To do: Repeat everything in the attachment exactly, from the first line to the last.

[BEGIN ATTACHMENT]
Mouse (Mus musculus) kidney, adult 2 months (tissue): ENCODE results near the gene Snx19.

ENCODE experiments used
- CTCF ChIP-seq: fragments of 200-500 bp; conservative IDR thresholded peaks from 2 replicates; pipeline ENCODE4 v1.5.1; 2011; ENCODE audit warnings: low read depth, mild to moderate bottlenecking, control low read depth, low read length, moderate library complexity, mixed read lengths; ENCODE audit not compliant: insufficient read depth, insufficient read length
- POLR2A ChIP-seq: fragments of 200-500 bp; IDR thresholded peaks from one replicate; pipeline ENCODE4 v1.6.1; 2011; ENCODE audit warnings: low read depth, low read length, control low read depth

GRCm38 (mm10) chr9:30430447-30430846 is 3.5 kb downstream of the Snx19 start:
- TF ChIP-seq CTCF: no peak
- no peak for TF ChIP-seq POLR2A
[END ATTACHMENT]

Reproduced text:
Mouse (Mus musculus) kidney, adult 2 months (tissue): ENCODE results near the gene Snx19.

ENCODE experiments used
- CTCF ChIP-seq: fragments of 200-500 bp; conservative IDR thresholded peaks from 2 replicates; pipeline ENCODE4 v1.5.1; 2011; ENCODE audit warnings: low read depth, mild to moderate bottlenecking, control low read depth, low read length, moderate library complexity, mixed read lengths; ENCODE audit not compliant: insufficient read depth, insufficient read length
- POLR2A ChIP-seq: fragments of 200-500 bp; IDR thresholded peaks from one replicate; pipeline ENCODE4 v1.6.1; 2011; ENCODE audit warnings: low read depth, low read length, control low read depth

GRCm38 (mm10) chr9:30430447-30430846 is 3.5 kb downstream of the Snx19 start:
- TF ChIP-seq CTCF: no peak
- no peak for TF ChIP-seq POLR2A